Linguistic study finds 'the I's have it' when it comes to education rates

December 3, 2018 by Andy Dunne, University of Bath

Credit: CC0 Public Domain
"I learn", "you learn", "she learns", "they learn", yet, according to a surprising new linguistic study, in countries where the dominant language allows personal pronouns such as 'I' to be omitted, learning suffers.

The research by Dr. Horst Feldmann of the University of Bath also finds that countries where the dominant languages permit pronoun drop have lower secondary school enrolment rates. This is the first study to analyse the effects of pronoun drop rules on education. It has just been published in the prestigious journal Kyklos.

The term 'pronoun drop' refers to that allow speakers to drop a personal pronoun (such as 'I') when it is used as a subject of a sentence. These rules are in fact commonplace around the world—including in Spanish, Arabic and Eastern languages such as Chinese and Japanese.

Permitting speakers to drop a personal pronoun, Dr. Feldmann explained, serves to de-emphasise the significance of the individual. Whereas languages of traditionally collectivist cultures do not require the use of 'I' in sentences, countries where personal pronouns are enforced tend to be more individualistic in their cultural traditions. Examples include English, as well as German and Scandinavian languages.

Dr. Feldmann's study covers an exceptionally large number of individuals and countries. Specifically, to estimate the effect on peoples' educational attainment he used data on more than 114,000 individuals from 75 countries. To estimate the effect on enrolment rates he used data on 101 countries.

In both cases Dr. Feldmann found that the magnitude of the effect is substantial, particularly among females.

Women who normally speak a pronoun drop at home are roughly 10% less likely to have completed secondary or tertiary education than women who speak a non-pronoun drop language.

Equally, countries in which popularly-spoken languages permit personal pronoun drop have secondary enrolment rates of around 10% lower among girls, compared with countries in which the popularly spoken languages require the use of personal pronouns. In both types of analysis, the magnitude of the effect is slightly lower for males.

Dr. Horst Feldmann of the University's Department of Economics explained: "Rules permitting pronoun drop are likely to perpetuate ancient cultural values and norms—formed and encoded in those rules in the distant past—that give primacy to the collective over the individual.

"Through such language rules, these ancestral cultural values and norms can still be effective nowadays—inducing governments and families to invest comparatively little in the education of the young, as education usually increases the independence of the individual from both the state and the extended family and may reduce his or her commitment to these institutions.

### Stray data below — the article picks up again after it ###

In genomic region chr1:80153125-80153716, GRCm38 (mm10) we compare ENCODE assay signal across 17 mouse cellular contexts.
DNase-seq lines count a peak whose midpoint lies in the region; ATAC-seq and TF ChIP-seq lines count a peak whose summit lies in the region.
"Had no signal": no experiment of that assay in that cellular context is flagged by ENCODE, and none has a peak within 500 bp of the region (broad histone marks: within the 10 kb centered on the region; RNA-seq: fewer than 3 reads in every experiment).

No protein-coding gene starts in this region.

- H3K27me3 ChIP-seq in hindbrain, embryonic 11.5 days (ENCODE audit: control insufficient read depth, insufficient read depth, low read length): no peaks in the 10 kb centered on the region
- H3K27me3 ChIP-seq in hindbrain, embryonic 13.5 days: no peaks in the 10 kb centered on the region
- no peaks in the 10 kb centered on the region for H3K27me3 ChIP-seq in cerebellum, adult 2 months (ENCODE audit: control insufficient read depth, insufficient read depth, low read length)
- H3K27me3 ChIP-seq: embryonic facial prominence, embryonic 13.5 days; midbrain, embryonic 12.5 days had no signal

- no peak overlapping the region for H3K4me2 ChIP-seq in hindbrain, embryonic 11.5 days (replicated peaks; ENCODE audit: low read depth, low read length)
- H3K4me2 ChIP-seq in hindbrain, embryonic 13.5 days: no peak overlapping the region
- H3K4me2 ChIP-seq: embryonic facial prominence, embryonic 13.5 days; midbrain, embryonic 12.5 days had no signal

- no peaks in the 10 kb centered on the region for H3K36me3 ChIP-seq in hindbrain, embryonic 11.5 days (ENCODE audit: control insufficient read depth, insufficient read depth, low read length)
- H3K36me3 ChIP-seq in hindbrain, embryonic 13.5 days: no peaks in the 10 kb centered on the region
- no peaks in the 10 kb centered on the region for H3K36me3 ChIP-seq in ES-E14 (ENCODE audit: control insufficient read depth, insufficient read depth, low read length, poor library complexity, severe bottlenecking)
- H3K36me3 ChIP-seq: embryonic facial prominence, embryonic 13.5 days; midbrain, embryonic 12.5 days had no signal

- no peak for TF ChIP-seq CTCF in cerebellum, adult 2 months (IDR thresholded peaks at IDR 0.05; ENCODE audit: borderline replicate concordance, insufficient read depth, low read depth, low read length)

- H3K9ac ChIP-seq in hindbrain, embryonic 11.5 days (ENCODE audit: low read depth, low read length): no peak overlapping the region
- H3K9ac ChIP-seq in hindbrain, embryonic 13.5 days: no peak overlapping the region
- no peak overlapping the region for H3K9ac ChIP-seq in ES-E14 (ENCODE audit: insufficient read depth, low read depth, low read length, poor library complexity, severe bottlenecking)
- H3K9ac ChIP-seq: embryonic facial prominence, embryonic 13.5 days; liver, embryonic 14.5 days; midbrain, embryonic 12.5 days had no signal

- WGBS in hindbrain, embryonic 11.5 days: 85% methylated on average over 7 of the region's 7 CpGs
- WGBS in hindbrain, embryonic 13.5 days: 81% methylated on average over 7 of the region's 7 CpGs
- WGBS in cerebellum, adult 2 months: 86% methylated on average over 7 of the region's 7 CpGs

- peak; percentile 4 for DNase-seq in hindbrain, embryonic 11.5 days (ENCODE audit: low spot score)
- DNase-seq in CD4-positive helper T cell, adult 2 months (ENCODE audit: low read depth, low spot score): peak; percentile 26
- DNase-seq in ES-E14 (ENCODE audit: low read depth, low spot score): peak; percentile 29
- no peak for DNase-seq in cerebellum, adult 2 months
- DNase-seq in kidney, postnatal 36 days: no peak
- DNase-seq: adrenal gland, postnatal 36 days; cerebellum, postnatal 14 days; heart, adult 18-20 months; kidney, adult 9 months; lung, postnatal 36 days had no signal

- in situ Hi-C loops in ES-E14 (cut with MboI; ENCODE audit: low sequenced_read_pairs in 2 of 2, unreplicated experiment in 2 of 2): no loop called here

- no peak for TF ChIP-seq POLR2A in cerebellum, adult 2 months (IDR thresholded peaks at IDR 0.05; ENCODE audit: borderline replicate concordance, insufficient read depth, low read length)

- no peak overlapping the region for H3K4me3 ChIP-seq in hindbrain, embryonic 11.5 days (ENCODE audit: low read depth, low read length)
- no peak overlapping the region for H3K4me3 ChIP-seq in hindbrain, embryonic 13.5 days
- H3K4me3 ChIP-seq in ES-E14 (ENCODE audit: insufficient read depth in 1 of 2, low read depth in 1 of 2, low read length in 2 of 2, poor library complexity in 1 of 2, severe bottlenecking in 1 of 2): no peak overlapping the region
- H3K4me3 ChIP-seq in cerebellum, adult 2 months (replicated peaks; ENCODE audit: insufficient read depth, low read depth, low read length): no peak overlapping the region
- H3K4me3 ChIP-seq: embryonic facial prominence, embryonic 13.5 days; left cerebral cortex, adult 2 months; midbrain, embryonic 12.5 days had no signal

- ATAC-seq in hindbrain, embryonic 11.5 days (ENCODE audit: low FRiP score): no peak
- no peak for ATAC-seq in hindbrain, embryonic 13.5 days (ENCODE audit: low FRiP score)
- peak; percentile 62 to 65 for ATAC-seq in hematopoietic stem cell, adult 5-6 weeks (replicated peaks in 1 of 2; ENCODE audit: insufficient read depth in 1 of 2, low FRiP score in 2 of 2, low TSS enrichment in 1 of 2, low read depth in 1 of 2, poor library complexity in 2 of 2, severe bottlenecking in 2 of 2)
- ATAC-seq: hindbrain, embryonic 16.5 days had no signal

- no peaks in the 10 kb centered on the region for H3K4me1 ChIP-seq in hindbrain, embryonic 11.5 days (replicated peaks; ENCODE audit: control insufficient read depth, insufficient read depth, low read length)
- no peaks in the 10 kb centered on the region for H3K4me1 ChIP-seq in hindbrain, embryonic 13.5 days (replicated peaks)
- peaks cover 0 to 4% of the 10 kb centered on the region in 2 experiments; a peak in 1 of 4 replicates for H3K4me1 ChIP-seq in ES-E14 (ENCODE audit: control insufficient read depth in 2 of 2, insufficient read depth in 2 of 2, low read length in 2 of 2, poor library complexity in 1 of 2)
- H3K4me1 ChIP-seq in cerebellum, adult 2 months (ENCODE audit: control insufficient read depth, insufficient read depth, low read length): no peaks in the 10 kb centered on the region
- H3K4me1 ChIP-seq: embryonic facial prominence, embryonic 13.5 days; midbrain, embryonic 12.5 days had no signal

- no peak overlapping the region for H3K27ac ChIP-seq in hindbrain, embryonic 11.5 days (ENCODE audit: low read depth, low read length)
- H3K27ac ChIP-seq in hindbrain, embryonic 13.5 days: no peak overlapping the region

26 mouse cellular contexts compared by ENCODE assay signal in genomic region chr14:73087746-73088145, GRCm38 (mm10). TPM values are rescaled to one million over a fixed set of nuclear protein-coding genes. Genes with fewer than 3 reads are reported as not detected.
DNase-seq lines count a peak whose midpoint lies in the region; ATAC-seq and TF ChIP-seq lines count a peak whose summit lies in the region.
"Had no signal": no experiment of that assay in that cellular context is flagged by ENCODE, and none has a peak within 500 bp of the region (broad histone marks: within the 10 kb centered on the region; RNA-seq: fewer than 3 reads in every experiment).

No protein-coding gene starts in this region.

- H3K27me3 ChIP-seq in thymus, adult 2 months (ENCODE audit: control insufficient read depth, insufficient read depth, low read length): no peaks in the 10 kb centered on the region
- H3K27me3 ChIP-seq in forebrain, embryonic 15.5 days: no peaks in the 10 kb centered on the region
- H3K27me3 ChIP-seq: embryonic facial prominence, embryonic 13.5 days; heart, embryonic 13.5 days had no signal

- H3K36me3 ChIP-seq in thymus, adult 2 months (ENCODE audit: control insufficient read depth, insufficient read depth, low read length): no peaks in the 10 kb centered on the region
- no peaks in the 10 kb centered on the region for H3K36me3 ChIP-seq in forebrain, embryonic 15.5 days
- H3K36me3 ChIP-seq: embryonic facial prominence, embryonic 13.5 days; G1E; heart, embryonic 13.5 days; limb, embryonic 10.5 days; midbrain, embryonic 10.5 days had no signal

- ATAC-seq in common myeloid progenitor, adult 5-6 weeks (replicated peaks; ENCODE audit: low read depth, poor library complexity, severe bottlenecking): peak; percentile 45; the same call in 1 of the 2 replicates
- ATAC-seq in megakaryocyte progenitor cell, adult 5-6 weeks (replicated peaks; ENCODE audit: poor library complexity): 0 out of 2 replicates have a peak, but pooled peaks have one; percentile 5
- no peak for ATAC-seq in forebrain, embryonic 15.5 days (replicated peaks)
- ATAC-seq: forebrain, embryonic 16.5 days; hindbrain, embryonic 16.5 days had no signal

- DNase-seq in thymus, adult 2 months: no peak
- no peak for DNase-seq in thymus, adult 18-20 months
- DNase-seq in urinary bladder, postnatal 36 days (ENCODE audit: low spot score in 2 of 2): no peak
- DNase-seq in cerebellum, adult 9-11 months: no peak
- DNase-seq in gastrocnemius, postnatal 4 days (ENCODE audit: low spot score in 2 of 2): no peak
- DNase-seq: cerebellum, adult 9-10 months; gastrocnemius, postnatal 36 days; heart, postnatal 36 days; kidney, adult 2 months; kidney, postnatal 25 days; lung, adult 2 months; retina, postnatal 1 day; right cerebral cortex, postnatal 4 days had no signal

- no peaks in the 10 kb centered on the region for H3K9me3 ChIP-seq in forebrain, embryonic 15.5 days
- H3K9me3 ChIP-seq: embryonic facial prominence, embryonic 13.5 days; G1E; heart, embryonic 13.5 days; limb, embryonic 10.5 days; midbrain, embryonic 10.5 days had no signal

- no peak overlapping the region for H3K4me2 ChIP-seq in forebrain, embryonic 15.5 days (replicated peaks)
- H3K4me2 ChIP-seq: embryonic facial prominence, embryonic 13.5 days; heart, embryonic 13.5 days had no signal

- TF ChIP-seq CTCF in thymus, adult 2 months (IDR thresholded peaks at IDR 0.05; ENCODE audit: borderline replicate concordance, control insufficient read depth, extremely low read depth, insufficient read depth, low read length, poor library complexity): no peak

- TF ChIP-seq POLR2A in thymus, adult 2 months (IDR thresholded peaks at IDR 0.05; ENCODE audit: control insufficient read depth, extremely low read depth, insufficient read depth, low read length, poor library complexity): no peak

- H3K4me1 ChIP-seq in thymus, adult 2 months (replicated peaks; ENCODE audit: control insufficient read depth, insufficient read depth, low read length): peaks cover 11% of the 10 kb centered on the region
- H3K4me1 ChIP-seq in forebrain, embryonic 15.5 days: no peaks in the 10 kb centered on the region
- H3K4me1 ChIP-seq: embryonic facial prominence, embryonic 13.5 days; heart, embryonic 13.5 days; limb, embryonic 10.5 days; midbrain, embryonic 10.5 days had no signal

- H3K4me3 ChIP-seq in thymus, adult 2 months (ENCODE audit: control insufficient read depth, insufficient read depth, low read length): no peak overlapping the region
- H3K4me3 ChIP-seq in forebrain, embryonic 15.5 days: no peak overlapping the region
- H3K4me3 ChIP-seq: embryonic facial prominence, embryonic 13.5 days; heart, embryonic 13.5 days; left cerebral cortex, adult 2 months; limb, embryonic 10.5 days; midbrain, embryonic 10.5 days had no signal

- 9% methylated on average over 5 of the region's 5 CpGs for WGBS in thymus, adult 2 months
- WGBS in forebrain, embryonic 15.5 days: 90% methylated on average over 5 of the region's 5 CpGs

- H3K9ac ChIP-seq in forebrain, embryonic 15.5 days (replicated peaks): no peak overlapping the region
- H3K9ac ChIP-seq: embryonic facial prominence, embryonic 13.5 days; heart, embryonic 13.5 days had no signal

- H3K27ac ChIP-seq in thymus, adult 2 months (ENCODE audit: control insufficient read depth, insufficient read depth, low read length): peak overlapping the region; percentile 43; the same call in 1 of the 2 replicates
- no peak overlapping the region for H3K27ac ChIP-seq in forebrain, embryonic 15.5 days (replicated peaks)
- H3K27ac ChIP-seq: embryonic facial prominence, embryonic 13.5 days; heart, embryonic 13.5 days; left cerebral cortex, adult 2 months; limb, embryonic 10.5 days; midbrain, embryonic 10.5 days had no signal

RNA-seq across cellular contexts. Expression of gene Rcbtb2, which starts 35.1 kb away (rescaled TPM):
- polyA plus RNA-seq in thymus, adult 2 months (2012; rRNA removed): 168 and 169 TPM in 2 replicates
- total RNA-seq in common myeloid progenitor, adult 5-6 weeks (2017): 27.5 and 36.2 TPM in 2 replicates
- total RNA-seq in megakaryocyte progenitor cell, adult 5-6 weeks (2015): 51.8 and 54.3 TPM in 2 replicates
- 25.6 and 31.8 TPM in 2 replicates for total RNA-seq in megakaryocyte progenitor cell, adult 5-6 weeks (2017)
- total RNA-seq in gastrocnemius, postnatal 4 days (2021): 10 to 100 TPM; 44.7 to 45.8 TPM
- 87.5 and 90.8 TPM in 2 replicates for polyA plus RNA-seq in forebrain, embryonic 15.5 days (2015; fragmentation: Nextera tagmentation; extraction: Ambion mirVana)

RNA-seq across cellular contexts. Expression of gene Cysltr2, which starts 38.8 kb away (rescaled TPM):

"While in many traditionally collectivist societies, collectivist norms are in retreat in contemporary culture, in such societies these ancient norms appear to live on and still adversely affect education today."

Dr. Feldmann included in his analysis numerous variables to statistically control for the impact of other factors influencing educational attainment and enrolment. These include income per person and religion.

The study builds on other recent economic research that highlights how linguistic structures, such as gender distinctions in grammar, can also affect both individual behaviour and collective outcomes.

Explore further: Protestantism still matters when it comes to education, study shows

More information: Horst Feldmann, Do Linguistic Structures Affect Human Capital? The Case of Pronoun Drop, Kyklos (2018). DOI: 10.1111/kykl.12190

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4 comments

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Puzzled
not rated yet Dec 03, 2018
This is stupid research. A lot of the languages that do not need "I" in a sentence are simply languages where the verb is conjugated based on person. This means that the verb alone encodes both the action and the person, and the speaker does not need to say "I", "you" or "he/she" to be understood.

"Permitting speakers to drop a personal pronoun, Dr. Feldmann explained, serves to de-emphasise the significance of the individual."
That is not true (at least it is not true for a lot of languages from his list). It allows the speakers to speak more efficiently, using fewer pleonasms.

This (whatever it is, linguistics, sociology or economics) is not science.
ALinguist
not rated yet Dec 05, 2018
Dear economists, when you try to do linguistic research, please go to the trouble of consulting a linguist. Had you done so, any grad student would have told you your study is bollocks. Check out the twitter thread discussing it by @AnnMAlyy
antialias_physorg
not rated yet Dec 05, 2018
Examples include English, as well as German and Scandinavian languages.

German is a bad example, because the use of personal pronouns has changed over time.
E.g. during WWII the official/military mode of speech tended to omit personal pronouns almost entirely.
Captain Stumpy
not rated yet Dec 05, 2018
@antialias_physorg
E.g. during WWII the official/military mode of speech tended to omit personal pronouns almost entirely
curious and fascinating

was this due to COM-SEC or OP-SEC?
or was it cultural or political in nature?

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